Jeffrey S. Boyd

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Jeffrey Scott Boyd
Texas Supreme Court Justice
Assumed office
December 3, 2012
Appointed by Rick Perry
Preceded by Dale Wainwright
Personal details
Born (1961-12-02) December 2, 1961 (age 54)
Biloxi, Mississippi, U.S.[1]
Nationality American
Political party Republican
Education Round Rock High School
Alma mater Abilene Christian University
Pepperdine University School of Law
Occupation Lawyer

Jeffrey Scott Boyd (born December 2, 1961) is a member of the Texas Supreme Court, the body of final appeal in civil and juvenile law in Texas. He was appointed to Place 7 on the court by Governor Rick Perry in the fall of 2012 to fill the seat vacated by Justice Dale Wainwright, and he won a full six-year term on the Court in the 2014 election.

Early life[edit]

Boyd is the third of four children of a military family and grew up living on or near numerous Air Force bases around the world. After being transferred from Germany to Austin just before his senior year of high school, he graduated from Round Rock High School in Round Rock in Williamson County, Texas in 1979. He received his undergraduate degree in Biblical studies from Abilene Christian University in Abilene, Texas in 1983. He then served as youth and family minister for the Brentwood Oaks Church of Christ in Austin for five years before beginning law school. Boyd received his Juris Doctor summa cum laude from Pepperdine University near Malibu, California, where he graduated second in his law school class and was editor-in-chief of the Pepperdine Law Review.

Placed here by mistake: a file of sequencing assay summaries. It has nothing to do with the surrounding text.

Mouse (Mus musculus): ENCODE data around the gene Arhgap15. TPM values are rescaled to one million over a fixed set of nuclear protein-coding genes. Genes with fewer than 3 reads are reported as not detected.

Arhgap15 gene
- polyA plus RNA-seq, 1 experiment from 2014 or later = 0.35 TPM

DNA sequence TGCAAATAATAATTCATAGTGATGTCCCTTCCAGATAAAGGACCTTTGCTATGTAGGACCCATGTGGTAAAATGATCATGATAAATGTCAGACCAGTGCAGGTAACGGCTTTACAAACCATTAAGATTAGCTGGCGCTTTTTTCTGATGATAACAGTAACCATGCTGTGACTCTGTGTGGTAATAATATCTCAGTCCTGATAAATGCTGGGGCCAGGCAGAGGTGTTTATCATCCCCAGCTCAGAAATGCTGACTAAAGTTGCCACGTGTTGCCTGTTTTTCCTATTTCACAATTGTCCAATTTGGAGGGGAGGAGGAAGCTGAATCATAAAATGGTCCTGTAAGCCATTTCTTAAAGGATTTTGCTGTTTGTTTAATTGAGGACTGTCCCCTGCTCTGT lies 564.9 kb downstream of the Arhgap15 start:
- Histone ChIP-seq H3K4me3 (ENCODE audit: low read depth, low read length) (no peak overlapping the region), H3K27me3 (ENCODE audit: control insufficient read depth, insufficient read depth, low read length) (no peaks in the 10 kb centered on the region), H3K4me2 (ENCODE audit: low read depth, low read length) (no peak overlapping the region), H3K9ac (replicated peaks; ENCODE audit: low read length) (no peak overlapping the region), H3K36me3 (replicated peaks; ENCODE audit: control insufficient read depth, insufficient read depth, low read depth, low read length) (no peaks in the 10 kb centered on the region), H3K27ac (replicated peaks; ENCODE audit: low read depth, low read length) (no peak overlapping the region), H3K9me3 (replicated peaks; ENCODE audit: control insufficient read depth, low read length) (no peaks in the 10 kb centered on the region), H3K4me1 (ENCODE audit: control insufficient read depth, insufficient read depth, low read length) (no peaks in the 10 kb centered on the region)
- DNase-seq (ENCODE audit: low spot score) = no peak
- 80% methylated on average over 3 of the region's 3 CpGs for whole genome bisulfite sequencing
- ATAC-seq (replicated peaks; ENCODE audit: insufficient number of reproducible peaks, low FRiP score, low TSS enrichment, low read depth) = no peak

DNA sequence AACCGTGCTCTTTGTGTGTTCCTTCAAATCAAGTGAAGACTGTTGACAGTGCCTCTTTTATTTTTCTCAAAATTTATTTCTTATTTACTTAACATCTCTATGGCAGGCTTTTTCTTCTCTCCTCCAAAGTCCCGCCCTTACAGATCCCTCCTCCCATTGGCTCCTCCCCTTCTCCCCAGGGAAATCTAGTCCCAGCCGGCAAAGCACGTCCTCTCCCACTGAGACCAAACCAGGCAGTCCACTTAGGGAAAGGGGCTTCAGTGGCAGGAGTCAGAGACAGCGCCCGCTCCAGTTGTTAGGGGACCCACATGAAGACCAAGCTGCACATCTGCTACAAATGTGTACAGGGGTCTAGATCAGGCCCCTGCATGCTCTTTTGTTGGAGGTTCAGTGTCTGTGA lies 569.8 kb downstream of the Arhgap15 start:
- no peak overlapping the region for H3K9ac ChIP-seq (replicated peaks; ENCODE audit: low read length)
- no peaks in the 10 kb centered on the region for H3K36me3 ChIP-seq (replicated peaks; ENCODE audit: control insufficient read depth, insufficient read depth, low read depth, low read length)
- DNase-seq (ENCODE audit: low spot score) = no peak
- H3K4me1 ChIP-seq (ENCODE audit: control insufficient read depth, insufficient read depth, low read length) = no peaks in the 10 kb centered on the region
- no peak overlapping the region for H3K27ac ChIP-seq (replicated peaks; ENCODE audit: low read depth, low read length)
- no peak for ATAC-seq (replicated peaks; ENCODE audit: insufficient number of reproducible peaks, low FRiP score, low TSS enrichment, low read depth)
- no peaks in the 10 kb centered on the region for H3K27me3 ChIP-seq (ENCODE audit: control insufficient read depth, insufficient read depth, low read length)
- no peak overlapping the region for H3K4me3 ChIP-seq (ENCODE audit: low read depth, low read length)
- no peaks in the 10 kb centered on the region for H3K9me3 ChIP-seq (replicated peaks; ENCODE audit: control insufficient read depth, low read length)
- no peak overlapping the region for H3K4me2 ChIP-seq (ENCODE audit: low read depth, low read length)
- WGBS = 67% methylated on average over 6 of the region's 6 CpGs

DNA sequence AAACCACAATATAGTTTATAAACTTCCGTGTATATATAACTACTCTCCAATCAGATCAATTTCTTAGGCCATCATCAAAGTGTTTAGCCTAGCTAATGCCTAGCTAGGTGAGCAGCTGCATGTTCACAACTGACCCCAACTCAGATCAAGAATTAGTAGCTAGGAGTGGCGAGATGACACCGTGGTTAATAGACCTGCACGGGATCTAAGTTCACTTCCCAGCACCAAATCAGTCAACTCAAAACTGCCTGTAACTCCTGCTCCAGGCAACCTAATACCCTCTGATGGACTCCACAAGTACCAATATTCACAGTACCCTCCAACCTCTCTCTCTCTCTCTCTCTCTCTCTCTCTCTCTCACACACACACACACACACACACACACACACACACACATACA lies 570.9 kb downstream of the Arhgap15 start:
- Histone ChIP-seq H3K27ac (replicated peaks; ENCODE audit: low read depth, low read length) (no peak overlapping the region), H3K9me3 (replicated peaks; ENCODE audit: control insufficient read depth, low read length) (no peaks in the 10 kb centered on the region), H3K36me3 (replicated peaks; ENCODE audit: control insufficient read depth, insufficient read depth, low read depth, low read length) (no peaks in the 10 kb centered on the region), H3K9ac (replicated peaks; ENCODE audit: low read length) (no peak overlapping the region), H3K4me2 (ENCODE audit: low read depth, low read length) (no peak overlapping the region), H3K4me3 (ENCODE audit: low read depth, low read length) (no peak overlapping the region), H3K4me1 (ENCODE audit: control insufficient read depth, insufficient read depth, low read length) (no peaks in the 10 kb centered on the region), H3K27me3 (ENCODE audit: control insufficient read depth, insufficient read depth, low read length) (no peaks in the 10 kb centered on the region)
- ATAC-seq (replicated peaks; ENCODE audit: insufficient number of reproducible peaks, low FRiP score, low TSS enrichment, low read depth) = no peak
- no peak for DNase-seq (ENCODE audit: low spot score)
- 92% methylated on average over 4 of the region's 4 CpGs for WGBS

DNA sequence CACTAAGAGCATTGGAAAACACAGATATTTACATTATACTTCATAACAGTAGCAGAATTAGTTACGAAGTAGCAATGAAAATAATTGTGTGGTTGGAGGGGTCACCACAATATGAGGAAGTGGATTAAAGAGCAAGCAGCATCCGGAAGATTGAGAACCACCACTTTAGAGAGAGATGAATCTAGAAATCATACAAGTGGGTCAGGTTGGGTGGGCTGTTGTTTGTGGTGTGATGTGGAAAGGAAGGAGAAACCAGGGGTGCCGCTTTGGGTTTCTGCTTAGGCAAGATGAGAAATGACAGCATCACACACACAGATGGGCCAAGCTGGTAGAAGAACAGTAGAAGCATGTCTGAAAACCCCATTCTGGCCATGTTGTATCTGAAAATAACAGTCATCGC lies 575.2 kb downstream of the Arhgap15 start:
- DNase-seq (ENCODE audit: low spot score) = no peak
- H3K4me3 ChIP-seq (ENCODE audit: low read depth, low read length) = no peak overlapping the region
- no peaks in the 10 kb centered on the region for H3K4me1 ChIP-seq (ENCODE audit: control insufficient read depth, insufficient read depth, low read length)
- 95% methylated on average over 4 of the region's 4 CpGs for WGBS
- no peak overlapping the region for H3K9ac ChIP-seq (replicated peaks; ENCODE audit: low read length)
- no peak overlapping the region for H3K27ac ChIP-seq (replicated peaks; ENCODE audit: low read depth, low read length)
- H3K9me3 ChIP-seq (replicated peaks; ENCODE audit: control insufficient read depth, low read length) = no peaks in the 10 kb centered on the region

From 1991-1992, Boyd served as law clerk for Judge Thomas M. Reavley on the United States Court of Appeals for the Fifth Circuit.[2][3] In 1992, Boyd joined the Austin office of Thompson & Knight as a civil trial associate, and became a partner on his first year of eligibility in 1998. In 2000, Boyd left the firm to accept an appointment as Deputy Attorney General for Civil Litigation in the office of John Cornyn, the Attorney General of Texas who in 2002 was elected to the U.S. Senate. In this position, Boyd managed over 300 litigators in eleven divisions and oversaw all civil litigation involving the State of Texas and its officials. When General Cornyn left for the U.S. Senate in 2002, Boyd continued to serve as Deputy A.G. under the new Attorney General (and now Texas Governor) Greg Abbott until August 2003. Boyd then returned to Thompson & Knight as a senior partner and served as practice leader for the firm's government litigation practice group. In January 2011, Boyd left the firm to accept a position as general counsel for the Office of the Governor. After eight months in that role, Governor Perry appointed him as chief of staff for the Governor's office, where Boyd remained until Perry appointed him to the Court in December 2012.[4]

Although four of the Court's justices were on the ballot in 2014, Boyd was the only one -- and in fact the only statewide Texas candidate -- who was unopposed in the Republican primary election held on March 4, 2014. In the November 4 general election, he defeated the Democrat candidate, Gina Benavides, 2,711,363 (58.9 percent) to 1,731,031 (37.6 percent).[5]

Personal life[edit]

Boyd resides in Austin with his wife of nearly 30 years, Jackie Boyd (nee Tubbs), who has served as director of Children's Ministries at the Brentwood Oaks Church of Christ since 2005. Their twin daughters, Hanna and Abbie, both graduated from Abilene Christian University, and their son Carter is a student at Savannah College of Art and Design in Savannah, Georgia.


Political offices
Preceded by
Dale Wainwright
Texas Supreme Court Justice,
Place 7

Succeeded by